8.2
    Kramer’s story was really funny. He speaks of his dominance in his karate class but it turns out that he is only fighting against mere children. His advice even inspires Elaine who doubted herself at first if she could run the catalogue. Once she sees that he is fighting kids and his words of wisdom comes from a Star Trek she knows she made a mistake. At first Elaine didn’t know if she had what it takes to run the company but after Kramer’s peep talk she felt better. The best part of her story was at the very end of the show when she is on the subway and hears two men talking about how the Urban Sombrero lost them their jobs. When Elaine goes to see him at his lessons she pushes him down. This inspired the kids in the class to gang up on Kramer and beat him up. That part was great.



    Those were not the only words of wisdom from Star Trek to screw up someone’s day. Jerry in an awkward moment took a line from the famous movie The Wrath of Khan. This gave Susan’s parents the idea to start a foundation in her name. This would be great if George didn’t have plans to live it up. Now all his free time is taken up with this foundation and he owes it all to Jerry. It is funny when George comes to meek Jerry at the café George is so mad that he puts mustard in Jerry’s coffee.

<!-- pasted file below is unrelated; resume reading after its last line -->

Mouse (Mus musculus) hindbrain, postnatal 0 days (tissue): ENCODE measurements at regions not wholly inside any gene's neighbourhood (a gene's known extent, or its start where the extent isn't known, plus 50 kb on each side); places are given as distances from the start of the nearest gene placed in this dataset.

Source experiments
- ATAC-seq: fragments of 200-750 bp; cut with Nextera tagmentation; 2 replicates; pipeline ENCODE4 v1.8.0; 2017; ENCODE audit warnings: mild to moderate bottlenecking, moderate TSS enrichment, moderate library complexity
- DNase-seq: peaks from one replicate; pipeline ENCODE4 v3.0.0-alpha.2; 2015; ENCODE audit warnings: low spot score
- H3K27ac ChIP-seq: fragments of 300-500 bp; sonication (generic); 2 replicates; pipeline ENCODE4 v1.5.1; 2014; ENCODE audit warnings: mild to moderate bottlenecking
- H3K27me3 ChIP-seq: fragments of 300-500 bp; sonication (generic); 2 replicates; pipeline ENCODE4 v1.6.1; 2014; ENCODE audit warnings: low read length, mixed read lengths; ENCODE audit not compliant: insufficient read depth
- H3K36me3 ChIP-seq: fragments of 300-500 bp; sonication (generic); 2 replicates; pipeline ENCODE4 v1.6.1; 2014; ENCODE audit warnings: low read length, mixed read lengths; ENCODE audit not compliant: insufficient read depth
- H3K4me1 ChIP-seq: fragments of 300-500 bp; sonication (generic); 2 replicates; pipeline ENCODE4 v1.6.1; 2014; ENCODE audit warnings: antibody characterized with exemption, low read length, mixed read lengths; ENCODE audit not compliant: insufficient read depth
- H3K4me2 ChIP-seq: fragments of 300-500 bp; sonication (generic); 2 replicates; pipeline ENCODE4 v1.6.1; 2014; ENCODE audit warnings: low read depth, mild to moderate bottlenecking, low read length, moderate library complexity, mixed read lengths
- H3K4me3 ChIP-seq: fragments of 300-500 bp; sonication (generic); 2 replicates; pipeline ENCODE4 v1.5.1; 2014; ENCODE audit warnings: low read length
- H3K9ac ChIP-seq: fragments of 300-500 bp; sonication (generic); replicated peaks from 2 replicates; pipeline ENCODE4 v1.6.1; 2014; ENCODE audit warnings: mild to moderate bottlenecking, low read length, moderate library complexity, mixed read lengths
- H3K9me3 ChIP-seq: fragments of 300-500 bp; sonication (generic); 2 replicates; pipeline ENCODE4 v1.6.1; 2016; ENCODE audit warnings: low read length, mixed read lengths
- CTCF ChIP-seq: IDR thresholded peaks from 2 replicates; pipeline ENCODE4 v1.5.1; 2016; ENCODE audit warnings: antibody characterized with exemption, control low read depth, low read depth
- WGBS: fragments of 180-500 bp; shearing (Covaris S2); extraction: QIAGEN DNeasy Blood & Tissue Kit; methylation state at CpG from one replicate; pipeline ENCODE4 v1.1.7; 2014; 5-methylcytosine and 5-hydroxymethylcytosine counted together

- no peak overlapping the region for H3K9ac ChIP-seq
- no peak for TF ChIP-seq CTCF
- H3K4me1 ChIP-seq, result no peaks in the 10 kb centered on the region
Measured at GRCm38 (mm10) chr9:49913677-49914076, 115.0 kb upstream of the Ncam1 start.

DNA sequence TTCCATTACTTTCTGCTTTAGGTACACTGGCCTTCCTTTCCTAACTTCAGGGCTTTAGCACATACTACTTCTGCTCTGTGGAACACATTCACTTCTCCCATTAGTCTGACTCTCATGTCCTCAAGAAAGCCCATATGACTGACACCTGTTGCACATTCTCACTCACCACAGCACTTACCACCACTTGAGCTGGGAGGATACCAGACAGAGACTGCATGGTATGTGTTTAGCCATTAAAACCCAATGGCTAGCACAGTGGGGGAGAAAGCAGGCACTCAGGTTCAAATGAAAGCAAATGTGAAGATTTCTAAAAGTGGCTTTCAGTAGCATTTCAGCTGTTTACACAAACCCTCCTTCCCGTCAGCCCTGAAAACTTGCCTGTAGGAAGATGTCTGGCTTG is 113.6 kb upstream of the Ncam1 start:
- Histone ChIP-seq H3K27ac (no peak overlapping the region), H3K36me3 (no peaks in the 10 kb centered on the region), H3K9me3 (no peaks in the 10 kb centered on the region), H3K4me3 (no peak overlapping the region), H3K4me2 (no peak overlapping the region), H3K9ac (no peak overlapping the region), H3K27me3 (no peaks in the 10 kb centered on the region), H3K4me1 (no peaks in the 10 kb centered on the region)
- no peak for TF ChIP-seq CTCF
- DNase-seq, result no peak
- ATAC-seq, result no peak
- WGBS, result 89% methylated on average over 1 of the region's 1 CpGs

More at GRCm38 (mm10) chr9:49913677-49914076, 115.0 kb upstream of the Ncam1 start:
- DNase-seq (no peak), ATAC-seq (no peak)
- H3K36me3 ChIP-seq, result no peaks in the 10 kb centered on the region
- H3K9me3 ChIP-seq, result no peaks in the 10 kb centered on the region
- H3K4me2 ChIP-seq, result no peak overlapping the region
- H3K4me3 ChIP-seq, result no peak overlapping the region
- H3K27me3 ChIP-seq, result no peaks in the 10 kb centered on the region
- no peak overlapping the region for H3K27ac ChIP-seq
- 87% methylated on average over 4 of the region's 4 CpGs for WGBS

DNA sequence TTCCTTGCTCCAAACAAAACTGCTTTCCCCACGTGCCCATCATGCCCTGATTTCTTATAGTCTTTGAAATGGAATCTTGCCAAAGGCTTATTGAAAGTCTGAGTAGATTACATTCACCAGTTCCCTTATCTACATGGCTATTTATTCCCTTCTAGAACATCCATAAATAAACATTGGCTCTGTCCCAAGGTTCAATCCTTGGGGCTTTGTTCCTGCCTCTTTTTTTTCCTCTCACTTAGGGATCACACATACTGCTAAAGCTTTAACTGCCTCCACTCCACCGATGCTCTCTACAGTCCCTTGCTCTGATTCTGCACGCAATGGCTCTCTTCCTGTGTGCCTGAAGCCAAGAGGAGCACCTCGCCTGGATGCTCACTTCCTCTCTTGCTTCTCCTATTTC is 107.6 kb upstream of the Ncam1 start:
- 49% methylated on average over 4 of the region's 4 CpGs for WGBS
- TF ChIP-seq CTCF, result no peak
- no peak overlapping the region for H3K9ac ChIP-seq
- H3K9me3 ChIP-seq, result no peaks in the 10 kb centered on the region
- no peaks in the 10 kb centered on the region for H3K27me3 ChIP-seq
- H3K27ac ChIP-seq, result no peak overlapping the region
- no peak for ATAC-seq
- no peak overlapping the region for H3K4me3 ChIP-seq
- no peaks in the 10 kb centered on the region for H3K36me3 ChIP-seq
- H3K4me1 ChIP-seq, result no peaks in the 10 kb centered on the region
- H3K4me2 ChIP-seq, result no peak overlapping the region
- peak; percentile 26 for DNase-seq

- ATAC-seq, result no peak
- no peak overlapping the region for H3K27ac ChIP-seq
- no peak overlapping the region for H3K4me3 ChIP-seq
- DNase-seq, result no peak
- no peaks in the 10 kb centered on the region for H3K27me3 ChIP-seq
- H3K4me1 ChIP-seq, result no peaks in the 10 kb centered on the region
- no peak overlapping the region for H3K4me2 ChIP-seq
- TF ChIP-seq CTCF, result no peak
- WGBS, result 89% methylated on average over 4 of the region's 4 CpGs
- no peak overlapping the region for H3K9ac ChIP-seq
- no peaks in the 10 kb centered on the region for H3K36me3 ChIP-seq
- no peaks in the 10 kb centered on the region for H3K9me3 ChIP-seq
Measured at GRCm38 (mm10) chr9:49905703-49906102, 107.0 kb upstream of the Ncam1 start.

Jerry’s part was alright. He runs into a girl who he thought hater him and now she seems interested and he wonders why. It turned out that being engaged means something to women even if it doesn’t turn into marriage. He gets the workers at the café to take a questionnaire and he figures out that George’s story is what will get the women, but this doesn’t matter to George because all his free time is taken up by the foundation.moreless
Janeane Garofalo

Janeane Garofalo

Jeannie Steinman

Guest Star

Bruce Davison

Bruce Davison

Wyck

Guest Star

Susan Walters

Susan Walters

Dolores "Mulva"

Guest Star

Grace Zabriskie

Grace Zabriskie

Mrs. Ross

Recurring Role

Warren Frost

Warren Frost

Mr. (Henry) Ross

Recurring Role

Joe Urla

Joe Urla

Dugan

Recurring Role

Trivia, Notes, Quotes and Allusions

FILTER BY TYPE

  • TRIVIA (3)

    • Myanmar is 10 and a half hours ahead of New York City so there's no way it can be light in both places when Elaine is talking to Peterman on the phone.

    • At Kramer's Karaté Dojo there's a picture of martial artist Jackie Chan hanging on the wall. Jackie's techniques are all Chinese, therefore related to the Kung Fu art, and not to Karate, a Japanese doctrine.

    • Jerry slightly misquotes the movie "Star Trek II". The actual quote from "Wrath of Khan" was "He's not dead, not as long as we remember him." not " as long as we find a way to remember" as Jerry says.

  • QUOTES (11)

    • Elaine: (to Jerry) Between you and me, I always thought Kramer was a bit of a doofus. But, he believed in me. You did not. So, as I see it, he's not the doofus. You are the doofus.

    • Mr. Ross: It's a terrible tragedy when parents outlive their children.
      George: Yes, I agree. I hope my parents go long before I do.